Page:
Data collection and analysis: 

Two review authors independently assessed studies for inclusion, risk of bias and extracted data. Data were checked for accuracy. Disagreements were resolved by discussion, or by including a third review author. The certainty of the evidence was assessed using the GRADE approach.

Main results: 

We included 44 studies (20 new to this update), reporting data for 6940 women and their infants. We used random-effects throughout.

Overall, the risk of bias was assessed as low or unclear risk in most domains across studies. Evidence certainty, assessed using GRADE, was found to be generally low, mainly due to study design, inconsistency and imprecision. Six studies (n = 1284) compared membrane sweeping with more than one intervention and were thus included in more than one comparison.

No trials reported on the outcomes uterine hyperstimulation with/without fetal heart rate (FHR) change, uterine rupture or neonatal encephalopathy.

Forty studies (6548 participants) compared membrane sweeping with no treatment/sham

Women randomised to membrane sweeping may be more likely to experience:

· spontaneous onset of labour (average risk ratio (aRR) 1.21, 95% confidence interval (CI) 1.08 to 1.34, 17 studies, 3170 participants, low-certainty evidence).

but less likely to experience:

· induction (aRR 0.73, 95% CI 0.56 to 0.94, 16 studies, 3224 participants, low-certainty evidence);

There may be little to no difference between groups for:

· caesareans (aRR 0.94, 95% CI 0.85 to 1.04, 32 studies, 5499 participants, moderate-certainty evidence);

· spontaneous vaginal birth (aRR 1.03, 95% CI 0.99 to 1.07, 26 studies, 4538 participants, moderate-certainty evidence);

· maternal death or serious morbidity (aRR 0.83, 95% CI 0.57 to 1.20, 17 studies, 2749 participants, low-certainty evidence);

· neonatal perinatal death or serious morbidity (aRR 0.83, 95% CI 0.59 to 1.17, 18 studies, 3696 participants, low-certainty evidence).

Four studies reported data for 480 women comparing membrane sweeping with vaginal/intracervical prostaglandins

There may be little to no difference between groups for the outcomes:

· spontaneous onset of labour (aRR, 1.24, 95% CI 0.98 to 1.57, 3 studies, 339 participants, low-certainty evidence);

· induction (aRR 0.90, 95% CI 0.56 to 1.45, 2 studies, 157 participants, low-certainty evidence);

· caesarean (aRR 0.69, 95% CI 0.44 to 1.09, 3 studies, 339 participants, low-certainty evidence);

· spontaneous vaginal birth (aRR 1.12, 95% CI 0.95 to 1.32, 2 studies, 252 participants, low-certainty evidence);

· maternal death or serious morbidity (aRR 0.93, 95% CI 0.27 to 3.21, 1 study, 87 participants, low-certainty evidence);

· neonatal perinatal death or serious morbidity (aRR 0.40, 95% CI 0.12 to 1.33, 2 studies, 269 participants, low-certainty evidence).

One study, reported data for 104 women, comparing membrane sweeping with intravenous oxytocin +/- amniotomy

There may be little to no difference between groups for:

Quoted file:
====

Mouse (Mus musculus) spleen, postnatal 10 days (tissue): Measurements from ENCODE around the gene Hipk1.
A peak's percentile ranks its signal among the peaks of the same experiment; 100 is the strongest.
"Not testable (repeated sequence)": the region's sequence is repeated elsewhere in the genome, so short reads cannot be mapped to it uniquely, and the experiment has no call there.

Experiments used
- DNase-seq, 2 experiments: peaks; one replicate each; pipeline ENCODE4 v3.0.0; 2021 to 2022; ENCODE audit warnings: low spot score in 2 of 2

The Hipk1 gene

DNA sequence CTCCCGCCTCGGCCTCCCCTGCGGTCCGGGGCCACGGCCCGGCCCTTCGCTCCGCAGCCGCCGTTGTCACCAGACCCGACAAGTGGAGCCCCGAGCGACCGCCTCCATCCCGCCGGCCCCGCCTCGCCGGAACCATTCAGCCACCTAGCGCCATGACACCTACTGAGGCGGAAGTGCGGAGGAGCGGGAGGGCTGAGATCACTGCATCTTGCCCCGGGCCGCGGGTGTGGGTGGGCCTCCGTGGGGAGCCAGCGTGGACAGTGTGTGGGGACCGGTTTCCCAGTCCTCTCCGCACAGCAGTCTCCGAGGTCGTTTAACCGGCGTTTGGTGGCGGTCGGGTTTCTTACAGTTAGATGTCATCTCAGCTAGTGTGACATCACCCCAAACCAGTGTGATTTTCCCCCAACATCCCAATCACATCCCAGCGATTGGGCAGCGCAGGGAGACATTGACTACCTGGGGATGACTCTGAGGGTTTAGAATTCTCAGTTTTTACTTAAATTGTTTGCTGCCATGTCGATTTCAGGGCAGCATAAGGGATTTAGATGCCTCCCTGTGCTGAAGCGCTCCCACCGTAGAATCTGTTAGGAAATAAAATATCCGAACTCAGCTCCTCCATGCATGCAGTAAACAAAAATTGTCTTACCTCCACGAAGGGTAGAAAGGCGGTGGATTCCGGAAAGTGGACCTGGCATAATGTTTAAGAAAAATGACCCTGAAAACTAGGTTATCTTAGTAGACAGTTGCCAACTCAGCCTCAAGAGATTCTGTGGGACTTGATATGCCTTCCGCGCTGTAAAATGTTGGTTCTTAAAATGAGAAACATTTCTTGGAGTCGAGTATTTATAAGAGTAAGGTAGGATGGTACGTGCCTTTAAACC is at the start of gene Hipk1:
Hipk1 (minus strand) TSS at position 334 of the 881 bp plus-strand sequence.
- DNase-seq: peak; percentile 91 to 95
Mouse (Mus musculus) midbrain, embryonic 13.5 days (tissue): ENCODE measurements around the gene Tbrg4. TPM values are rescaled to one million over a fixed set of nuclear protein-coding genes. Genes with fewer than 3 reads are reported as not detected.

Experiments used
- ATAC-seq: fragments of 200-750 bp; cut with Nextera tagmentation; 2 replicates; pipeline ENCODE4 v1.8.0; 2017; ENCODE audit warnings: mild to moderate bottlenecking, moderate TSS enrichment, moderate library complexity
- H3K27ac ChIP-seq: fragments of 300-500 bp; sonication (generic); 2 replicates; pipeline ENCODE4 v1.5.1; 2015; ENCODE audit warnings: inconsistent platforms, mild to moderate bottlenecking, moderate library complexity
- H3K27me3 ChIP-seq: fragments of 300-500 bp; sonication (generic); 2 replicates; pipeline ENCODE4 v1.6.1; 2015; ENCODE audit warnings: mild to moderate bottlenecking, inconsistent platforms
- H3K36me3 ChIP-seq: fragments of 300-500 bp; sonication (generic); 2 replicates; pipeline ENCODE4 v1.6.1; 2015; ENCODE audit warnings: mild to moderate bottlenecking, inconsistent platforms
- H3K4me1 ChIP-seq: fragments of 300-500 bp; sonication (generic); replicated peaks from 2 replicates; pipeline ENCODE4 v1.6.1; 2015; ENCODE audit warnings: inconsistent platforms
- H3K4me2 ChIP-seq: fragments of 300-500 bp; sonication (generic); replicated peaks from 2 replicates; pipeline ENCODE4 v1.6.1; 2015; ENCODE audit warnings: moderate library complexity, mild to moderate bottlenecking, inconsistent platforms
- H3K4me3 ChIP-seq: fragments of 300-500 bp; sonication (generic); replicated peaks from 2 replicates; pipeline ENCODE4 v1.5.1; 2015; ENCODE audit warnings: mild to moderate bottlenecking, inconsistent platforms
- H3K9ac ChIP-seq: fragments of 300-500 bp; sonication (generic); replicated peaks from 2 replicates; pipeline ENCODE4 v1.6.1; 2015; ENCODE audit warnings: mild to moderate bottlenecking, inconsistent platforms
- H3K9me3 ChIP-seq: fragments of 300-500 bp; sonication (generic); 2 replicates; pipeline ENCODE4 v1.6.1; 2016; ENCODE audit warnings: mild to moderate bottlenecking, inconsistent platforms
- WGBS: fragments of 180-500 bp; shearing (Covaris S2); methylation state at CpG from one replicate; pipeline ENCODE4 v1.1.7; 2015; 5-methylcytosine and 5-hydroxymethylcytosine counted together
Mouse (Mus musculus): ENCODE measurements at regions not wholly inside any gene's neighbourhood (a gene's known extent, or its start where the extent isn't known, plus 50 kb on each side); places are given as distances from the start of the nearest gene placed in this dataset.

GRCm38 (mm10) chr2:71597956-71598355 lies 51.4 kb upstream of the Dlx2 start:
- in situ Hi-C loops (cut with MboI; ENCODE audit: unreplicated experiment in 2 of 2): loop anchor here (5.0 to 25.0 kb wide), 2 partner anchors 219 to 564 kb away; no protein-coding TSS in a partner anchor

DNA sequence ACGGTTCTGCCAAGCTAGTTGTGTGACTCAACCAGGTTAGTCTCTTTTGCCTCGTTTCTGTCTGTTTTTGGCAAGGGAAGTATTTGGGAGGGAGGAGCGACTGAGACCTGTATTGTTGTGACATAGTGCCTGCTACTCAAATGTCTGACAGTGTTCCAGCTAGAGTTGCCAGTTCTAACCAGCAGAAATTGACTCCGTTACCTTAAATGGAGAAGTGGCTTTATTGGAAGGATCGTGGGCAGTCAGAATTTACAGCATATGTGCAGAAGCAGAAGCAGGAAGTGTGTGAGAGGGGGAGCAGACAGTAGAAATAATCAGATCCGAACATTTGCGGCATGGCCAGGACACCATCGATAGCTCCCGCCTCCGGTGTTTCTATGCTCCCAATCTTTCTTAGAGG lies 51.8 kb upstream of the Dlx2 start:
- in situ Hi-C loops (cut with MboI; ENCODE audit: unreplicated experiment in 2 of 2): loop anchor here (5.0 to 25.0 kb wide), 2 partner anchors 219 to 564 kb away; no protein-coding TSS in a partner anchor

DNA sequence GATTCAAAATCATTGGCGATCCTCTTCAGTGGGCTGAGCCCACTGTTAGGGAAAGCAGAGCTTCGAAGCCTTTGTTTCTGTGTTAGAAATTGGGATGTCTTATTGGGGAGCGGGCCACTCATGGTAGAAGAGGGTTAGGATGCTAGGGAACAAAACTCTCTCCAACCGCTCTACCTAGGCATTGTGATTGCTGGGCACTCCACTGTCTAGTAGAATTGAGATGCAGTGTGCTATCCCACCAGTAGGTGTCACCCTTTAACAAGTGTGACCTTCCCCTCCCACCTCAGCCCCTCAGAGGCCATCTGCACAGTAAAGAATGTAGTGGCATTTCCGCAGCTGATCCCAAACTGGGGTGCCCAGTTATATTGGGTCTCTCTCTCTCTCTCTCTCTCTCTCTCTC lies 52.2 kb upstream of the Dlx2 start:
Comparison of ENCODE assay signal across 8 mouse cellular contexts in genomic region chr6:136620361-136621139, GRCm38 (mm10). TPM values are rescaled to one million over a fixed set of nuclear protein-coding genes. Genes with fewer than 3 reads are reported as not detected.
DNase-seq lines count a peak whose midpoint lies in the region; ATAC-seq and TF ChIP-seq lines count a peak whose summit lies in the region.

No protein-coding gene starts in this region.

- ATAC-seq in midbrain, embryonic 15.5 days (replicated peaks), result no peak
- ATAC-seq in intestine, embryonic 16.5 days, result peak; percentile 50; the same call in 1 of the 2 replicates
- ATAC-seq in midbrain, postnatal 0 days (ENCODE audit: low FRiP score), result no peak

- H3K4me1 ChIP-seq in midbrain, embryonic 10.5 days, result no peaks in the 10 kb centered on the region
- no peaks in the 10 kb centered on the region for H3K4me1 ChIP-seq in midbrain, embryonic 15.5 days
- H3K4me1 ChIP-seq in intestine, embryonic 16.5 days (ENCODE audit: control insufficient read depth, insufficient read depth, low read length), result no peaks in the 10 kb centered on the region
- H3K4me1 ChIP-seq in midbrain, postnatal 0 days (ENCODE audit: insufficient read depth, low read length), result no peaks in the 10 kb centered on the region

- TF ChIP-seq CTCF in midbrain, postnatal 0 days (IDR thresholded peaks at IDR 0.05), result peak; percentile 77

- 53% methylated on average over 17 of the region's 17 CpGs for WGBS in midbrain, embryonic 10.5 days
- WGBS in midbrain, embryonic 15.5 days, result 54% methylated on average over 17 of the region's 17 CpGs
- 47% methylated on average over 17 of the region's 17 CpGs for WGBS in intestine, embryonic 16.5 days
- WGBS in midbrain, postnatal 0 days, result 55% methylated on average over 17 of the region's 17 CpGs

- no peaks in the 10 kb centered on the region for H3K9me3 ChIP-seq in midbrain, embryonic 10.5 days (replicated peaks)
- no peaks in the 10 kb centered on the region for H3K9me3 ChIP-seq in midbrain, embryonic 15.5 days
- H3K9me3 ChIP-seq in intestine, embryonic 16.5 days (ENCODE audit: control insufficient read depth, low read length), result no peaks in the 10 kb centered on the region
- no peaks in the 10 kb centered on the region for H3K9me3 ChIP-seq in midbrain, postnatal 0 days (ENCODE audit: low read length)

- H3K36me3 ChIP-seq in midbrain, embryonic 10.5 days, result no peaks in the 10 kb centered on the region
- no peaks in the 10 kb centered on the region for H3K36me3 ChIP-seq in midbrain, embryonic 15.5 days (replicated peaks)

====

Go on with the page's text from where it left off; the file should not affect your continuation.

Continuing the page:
· spontaneous onset of labour (aRR 1.32, 95% CI 88 to 1.96, 1 study, 69 participants, low-certainty evidence);

· induction (aRR 0.51, 95% CI 0.05 to 5.42, 1 study, 69 participants, low-certainty evidence);

· caesarean (aRR 0.69, 95% CI 0.12 to 3.85, 1 study, 69 participants, low-certainty evidence);

· maternal death or serious morbidity was reported on, but there were no events.

Two studies providing data for 160 women compared membrane sweeping with vaginal/oral misoprostol

There may be little to no difference between groups for:

· caesareans (RR 0.82, 95% CI 0.31 to 2.17, 1 study, 96 participants, low-certainty evidence).

One study providing data for 355 women which compared once weekly membrane sweep with twice-weekly membrane sweep and a sham procedure

There may be little to no difference between groups for:

· induction (RR 1.19, 95% CI 0.76 to 1.85, 1 study, 234 participants, low-certainty);

· caesareans (RR 0.93, 95% CI 0.60 to 1.46, 1 study, 234 participants, low-certainty evidence);

· spontaneous vaginal birth (RR 1.00, 95% CI 0.86 to 1.17, 1 study, 234 participants, moderate-certainty evidence);

· maternal death or serious maternal morbidity (RR 0.78, 95% CI 0.30 to 2.02, 1 study, 234 participants, low-certainty evidence);

· neonatal death or serious neonatal perinatal morbidity (RR 2.00, 95% CI 0.18 to 21.76, 1 study, 234 participants, low-certainty evidence);

We found no studies that compared membrane sweeping with amniotomy only or mechanical methods.

Three studies, providing data for 675 women, reported that women indicated favourably on their experience of membrane sweeping with one study reporting that 88% (n = 312) of women questioned in the postnatal period would choose membrane sweeping in the next pregnancy.

Two studies reporting data for 290 women reported that membrane sweeping is more cost-effective than using prostaglandins, although more research should be undertaken in this area.